Her abortive mining code was followed up by the Pastrana government with another code also drawn up by lawyers of the mining corporations present in Colombia. The small miners lost their rights over the mines. They were told that they had to ?legalise? them, a euphemism for reapplying and competing with large coporations: enter Anglogold Ashanti through its subidiary Kedahda S.A.

AA began with scare tactics claiming to have sought permission to begin exploration on a massive claim of 1,200,000 hectares in Southern Bolivar. It further claimed that it had been granted permission to being immediately on an area of 37,000 hectares. The claims were designed to frighten craft miners into thinking that they had already lost their mines and that there was no point in applying for a permit to exploit the mines that had being working for the best part of two decades and more.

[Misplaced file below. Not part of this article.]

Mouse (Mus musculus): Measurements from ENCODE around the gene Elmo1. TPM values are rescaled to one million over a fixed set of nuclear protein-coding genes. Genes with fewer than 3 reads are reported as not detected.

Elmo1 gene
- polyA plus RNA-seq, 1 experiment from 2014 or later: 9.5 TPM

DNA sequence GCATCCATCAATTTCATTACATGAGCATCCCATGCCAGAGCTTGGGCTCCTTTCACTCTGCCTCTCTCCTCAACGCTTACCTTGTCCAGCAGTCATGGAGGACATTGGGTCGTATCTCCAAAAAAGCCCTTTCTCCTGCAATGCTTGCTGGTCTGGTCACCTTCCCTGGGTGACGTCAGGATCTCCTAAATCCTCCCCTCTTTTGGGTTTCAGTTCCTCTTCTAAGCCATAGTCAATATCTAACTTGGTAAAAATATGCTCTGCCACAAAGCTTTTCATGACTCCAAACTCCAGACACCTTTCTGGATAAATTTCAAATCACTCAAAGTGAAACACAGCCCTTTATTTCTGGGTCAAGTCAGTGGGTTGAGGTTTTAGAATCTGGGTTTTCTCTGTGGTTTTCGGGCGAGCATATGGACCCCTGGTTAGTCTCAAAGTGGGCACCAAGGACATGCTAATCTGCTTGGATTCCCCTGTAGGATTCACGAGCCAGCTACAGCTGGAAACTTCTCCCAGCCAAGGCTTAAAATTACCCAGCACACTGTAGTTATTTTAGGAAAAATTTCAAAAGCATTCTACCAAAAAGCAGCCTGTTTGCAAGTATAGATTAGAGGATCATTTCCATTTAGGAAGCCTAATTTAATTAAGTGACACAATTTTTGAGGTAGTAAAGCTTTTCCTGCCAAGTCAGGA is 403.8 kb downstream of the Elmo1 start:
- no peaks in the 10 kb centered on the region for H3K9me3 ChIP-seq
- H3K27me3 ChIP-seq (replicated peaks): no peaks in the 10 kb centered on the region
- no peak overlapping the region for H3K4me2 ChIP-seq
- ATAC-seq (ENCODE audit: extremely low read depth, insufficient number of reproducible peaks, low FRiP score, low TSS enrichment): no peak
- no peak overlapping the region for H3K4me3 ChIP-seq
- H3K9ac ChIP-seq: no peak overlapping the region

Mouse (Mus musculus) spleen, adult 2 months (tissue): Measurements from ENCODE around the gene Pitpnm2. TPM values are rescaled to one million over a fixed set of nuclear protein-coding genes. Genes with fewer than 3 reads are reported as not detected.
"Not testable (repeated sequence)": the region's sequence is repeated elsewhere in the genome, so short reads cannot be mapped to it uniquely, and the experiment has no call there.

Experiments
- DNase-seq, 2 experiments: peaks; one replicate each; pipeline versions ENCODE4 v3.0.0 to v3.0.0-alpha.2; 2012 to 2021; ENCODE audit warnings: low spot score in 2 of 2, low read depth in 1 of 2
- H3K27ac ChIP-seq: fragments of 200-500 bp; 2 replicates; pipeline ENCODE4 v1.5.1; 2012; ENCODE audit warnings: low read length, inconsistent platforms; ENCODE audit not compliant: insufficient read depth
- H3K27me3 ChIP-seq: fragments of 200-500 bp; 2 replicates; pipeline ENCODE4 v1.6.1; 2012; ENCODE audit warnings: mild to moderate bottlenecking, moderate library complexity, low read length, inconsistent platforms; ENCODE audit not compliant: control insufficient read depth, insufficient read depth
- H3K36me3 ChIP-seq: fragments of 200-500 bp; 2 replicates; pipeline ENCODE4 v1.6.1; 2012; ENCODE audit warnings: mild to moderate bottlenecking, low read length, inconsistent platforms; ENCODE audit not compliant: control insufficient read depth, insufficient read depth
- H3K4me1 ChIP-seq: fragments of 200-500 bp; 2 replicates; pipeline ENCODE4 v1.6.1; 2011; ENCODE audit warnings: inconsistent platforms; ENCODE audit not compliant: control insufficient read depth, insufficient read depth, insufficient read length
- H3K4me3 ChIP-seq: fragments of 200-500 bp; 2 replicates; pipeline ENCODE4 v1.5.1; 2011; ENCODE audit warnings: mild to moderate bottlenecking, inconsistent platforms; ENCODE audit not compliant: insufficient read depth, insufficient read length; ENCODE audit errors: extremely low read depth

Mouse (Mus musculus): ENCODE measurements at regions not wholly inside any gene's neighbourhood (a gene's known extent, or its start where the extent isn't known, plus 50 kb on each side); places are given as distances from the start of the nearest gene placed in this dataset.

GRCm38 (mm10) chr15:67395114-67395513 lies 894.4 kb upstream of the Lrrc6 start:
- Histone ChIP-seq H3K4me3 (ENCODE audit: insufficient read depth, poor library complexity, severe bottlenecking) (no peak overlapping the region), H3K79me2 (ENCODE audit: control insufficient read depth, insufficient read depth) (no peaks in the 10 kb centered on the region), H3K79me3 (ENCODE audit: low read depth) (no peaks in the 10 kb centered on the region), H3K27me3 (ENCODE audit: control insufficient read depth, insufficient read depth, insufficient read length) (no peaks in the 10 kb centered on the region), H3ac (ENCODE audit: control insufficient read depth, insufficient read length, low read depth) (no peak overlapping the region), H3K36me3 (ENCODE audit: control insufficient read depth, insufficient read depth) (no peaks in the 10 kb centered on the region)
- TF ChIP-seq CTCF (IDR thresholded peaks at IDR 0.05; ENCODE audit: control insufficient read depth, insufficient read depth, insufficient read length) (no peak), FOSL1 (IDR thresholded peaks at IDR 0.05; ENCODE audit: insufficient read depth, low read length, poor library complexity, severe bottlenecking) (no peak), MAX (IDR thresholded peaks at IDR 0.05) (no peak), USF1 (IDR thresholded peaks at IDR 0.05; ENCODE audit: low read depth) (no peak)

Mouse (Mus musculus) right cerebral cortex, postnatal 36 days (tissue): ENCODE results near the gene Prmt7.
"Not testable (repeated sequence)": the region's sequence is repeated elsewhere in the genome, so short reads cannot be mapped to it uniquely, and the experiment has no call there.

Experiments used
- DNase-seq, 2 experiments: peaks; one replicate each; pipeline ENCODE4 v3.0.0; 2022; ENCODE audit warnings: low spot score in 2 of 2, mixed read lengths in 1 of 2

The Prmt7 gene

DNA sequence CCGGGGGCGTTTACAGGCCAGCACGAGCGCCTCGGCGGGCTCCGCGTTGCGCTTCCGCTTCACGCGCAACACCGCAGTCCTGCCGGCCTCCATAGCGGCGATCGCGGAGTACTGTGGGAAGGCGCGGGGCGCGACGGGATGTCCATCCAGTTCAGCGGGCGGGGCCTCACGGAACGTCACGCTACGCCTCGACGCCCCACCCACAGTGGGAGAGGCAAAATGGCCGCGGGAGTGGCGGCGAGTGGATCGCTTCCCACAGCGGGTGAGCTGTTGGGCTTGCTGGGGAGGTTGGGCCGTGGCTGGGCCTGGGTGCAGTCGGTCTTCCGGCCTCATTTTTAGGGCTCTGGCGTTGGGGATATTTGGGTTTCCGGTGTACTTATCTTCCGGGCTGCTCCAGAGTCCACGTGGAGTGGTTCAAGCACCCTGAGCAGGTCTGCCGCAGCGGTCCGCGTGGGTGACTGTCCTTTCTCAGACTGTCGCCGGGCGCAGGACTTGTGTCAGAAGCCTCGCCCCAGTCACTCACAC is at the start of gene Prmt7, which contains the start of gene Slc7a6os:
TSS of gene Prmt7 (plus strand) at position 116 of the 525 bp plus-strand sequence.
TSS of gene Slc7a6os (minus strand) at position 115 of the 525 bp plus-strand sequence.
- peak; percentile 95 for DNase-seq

There was no truth to the claims. Nowhere is there any public document that shows that AA sought permission for over a million hectares. Neither were they granted the 37,000 hectares that they claim. The total number of hectares in the entire department of Bolivar under exploration or exploitation is just 32,000. That includes all the small miners and the multinationals. In fact Kedahda received its first permit to carry out gold prospecting in September 2005 long after it had made its outlandish claims. They were granted a mere 2000 hectares. However, that is not the full story: enter Sr Roa, the substitute manager. There are a further 10,000 hectares in Southern Bolivar which were granted to Sr Roa. It is doubtful that these licences are for him, though they were granted to him the individual. There are other gold mining companies in Colombia which have used this mechanism of asking for prospecting licences in the name of members of the board of directors or managers. However, it has recently come to light that AA has applied for a total of 500,000 hectares in Southern Bolivar and neighbouring Antioquia. It applied for licences to exploit gold resources withouth having previously applied for licences to explore.